The first amatory classic I read was Jane Eyre. I don’t think Peyton Place, The Robe, or Max Shulman’s Rally Round the Flag, Boys!, count, do you? At 12, I was enthralled by Jane’s love for Mr. Rochester. I knew that one day I, too would fall in love with Mr. Rochester. The operative word was “fall.”
But is “falling” love?
I suppose so.
Amatory lit can be sexy. But so often it is not quite about love.
Take two amatory classics I read recently. They are about sex and passion, but love?
Book IV of Virgil’s Aeneid is one of the world’s most famous tragic love stories. I reread it every year, preferably on the Mediterraean, actually at Ahkwabi State Park, since I never find myself on the Mediterranean. Dido, Queen of Carthage, is desperately in love with the Trojan hero, Aeneas, who is is driven off course to Carthage by a storm on his way to Italy. There are many different interpretations of this elaborate, glittering poem: it is the sympathetic portrait of a passionate woman, or a condemnation of a queen who puts love before duty, or a vindication of Aeneas’s obedience to the gods and devotion to the pursuit of power. It was the most influential Latin poem in the Middle Ages and the Renaissance, the inspiration for Christopher Marlowe’s Dido, Queen of Carthage, Henry Purcell’s opera, Dido and Aeneas, Berlioz’s opera, Les Troyens (The Trojans), and innumerable works of art.
Dido is a powerful widowed queen in exile, building a new city for her people. But in Book IV, she is obsessed with Aeneas, and fears it is disloyalty to her dead husband. Virgil describes her love as a disease: wounded by love, she feeds the wound.
One of the best translations of the 20th century is Rolfe Humphries’, which is close to the Latin and reflects the economy of the language. (I also love Robert Fagles’ translation, but he adds phrases that are not in Virgil.) Book IV begins,
But the queen finds no rest. Deep in her veins
The wound is fed; she burns with hidden fire.
The Latin lines are alliterative and arranged in interlocking word order: The second line of the Latin below shows the repeating v’s and c’s, as you can see here:
vulnus alit venis, et caeco carpitur igni.
(vulnus = wound)… (venis = veins),,, (caeco = blind) (carpitur = consumed)
The balance and style of the poem are elegant and the plot is compelling, especially for women. During a storm, Dido and Aeneas take refuge in a cave and make love. Dido regards their relationship as a marriage. But Mercury comes with a message from Jove, ordering him to go to Italy, reminding him he must found Rome for his son. Aeneas prepares the fleet’s departure without telling Dido, but she confronts him. After he leaves, she commits suicide. And Virgil revives the images of the fire and the wound: she builds a pyre, then kills herself by falling on his sword.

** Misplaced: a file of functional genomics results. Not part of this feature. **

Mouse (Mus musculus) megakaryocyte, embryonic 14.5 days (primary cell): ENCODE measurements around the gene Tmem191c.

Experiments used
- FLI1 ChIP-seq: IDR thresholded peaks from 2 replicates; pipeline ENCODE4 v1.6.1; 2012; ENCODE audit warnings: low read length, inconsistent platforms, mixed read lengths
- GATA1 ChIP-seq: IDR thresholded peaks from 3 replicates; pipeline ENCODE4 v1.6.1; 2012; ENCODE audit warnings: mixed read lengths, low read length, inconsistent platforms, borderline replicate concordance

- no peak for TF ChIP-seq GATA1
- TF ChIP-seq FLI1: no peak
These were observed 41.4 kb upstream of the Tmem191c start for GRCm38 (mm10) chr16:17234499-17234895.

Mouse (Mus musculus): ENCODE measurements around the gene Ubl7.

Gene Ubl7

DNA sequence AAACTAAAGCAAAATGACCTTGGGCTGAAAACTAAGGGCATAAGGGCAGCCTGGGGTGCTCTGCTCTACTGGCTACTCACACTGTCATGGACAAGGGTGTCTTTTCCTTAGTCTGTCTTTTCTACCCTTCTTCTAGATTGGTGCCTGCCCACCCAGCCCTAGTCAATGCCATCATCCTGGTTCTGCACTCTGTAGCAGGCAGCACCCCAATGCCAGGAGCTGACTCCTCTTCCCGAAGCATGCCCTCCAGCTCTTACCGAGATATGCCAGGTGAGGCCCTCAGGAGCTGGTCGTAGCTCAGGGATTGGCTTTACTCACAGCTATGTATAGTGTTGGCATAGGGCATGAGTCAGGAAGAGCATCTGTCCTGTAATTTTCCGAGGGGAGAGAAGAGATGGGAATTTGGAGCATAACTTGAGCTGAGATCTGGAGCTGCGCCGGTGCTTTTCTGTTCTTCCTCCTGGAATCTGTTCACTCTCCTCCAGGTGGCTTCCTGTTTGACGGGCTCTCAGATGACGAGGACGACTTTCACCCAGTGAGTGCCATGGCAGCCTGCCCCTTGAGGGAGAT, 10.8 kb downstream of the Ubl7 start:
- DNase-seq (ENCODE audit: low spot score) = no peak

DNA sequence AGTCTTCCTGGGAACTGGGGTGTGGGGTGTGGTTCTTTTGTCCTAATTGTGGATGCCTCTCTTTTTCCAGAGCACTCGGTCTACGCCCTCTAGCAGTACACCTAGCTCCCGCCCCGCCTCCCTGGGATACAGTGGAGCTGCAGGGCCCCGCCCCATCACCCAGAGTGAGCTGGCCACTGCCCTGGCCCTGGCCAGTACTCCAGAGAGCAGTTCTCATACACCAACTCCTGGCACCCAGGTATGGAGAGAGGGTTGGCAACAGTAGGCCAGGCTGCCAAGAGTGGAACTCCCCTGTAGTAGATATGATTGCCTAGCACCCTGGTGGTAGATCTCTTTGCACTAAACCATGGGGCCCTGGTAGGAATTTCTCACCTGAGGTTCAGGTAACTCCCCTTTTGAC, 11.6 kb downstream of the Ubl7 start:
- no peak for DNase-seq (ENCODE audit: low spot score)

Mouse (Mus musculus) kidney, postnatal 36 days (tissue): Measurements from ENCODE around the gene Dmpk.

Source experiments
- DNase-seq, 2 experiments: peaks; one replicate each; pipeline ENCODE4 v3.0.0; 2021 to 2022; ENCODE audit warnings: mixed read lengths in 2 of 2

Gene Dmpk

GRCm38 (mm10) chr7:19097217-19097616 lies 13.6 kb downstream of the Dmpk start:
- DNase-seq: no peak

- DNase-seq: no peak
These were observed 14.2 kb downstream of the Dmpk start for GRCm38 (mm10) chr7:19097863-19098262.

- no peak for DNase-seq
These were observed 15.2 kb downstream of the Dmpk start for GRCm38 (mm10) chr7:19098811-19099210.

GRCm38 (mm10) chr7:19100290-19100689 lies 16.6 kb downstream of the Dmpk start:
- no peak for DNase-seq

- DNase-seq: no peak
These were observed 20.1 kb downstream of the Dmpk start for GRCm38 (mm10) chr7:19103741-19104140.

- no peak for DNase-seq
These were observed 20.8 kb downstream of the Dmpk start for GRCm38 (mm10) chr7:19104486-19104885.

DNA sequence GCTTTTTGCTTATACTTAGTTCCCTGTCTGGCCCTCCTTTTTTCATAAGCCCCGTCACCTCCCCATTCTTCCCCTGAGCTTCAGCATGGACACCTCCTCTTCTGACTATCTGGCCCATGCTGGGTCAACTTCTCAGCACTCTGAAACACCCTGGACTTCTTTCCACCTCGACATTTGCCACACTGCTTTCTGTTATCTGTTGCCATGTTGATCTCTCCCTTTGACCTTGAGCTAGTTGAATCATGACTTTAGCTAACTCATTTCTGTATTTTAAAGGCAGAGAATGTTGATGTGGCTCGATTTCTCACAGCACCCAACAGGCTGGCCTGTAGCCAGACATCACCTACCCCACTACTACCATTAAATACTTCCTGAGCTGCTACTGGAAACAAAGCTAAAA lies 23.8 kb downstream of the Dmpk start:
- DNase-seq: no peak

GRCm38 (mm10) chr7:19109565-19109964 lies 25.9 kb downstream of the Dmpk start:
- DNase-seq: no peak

Virgil’s description of the end of her life is grotesque.
And her wound made a gurgling hissing sound.
Three times she tried to lift herself; three times
Fell back; her rolling eyes went searching heaven
And the light hurt when she found it, and she moaned.
Traditionally, classicists speculate that the Romans would have mistrusted the love affair, comparing the dalliance of Dido and Aeneas to that of Cleopatra and Antony. Antony’s affair with a foreign queen fueled a war and drove Cleopatra to suicide. And Augustus had defeated Antony, and Virgil was a patriotic poet, very much Augustus’s poet. So would the audience at Virgil’s poetry readings have approved Aeneas’s flight from Dido? Or would the women have been fuming? Should we be postmodern? Or traditional?
Love is a wound.
Landlocked, written after her masterpiece, The Golden Notebook, which certainly taught Lessing how to write about love and sex, is the most polished novel in this series. Set during World War II, Martha waits in Africa for the end of the war to divorce the husband she married for political reasons. She left her first husband, a civil servant, and their daughter Caroline to become a Communist activist and support herself as a secretary. She made the disastrous marriage to Anton Hesse, a communist refugee from Germany, so he would not be interned in a camp or deported. Anton is terrible in bed, they have no chemistry, and Martha insists on having affairs, reminding him that they are not really “married.”
The political climate changes, the town again become hostile to the left, and the communist group is unraveling..
But the most important aspect of the novel is Martha’s discovery of sex. Tomas, a Polish Jew, a farmer, and a communist who simply loves women, introduces her to great sex. She has never been happier. But the affair is a brief idyll, and she knows it. He will not leave his wife, and is determined to go back to Europe. She will go to London.
Nothing can wipe out the memory of violence. Martha is aware that if he had not left Europe with his wife, he would have died.
If he had not–well, none of his family was left alive, several dozen brothers, sisters, cousins,, relations–they were all dead, they had died in the gas ovens, on the gallows, in the prisons and the concentration camps in those years of our Lord, 1939-1945. But here Thomas was alive. And all her life Martha would say to herself–whatever else had been untrue, whatever else had not existed, this had been true: this was true, she must hold on to it, even though, when she touched Thomas it was with the anxiety that related not to Thomas now and here, but to the scene she could create by a slight dislocation in her mind: Thomas very nearly had not left Poland.
This is a gorgeous novel, with some of Lessing’s best writing. It is the gateway to the experimental, genre-busting fifth book in the series, The Four-Gated City, which is actually my favorite.
It is so good to see Martha happy. So much lies ahead of her after the war, when she goes to London.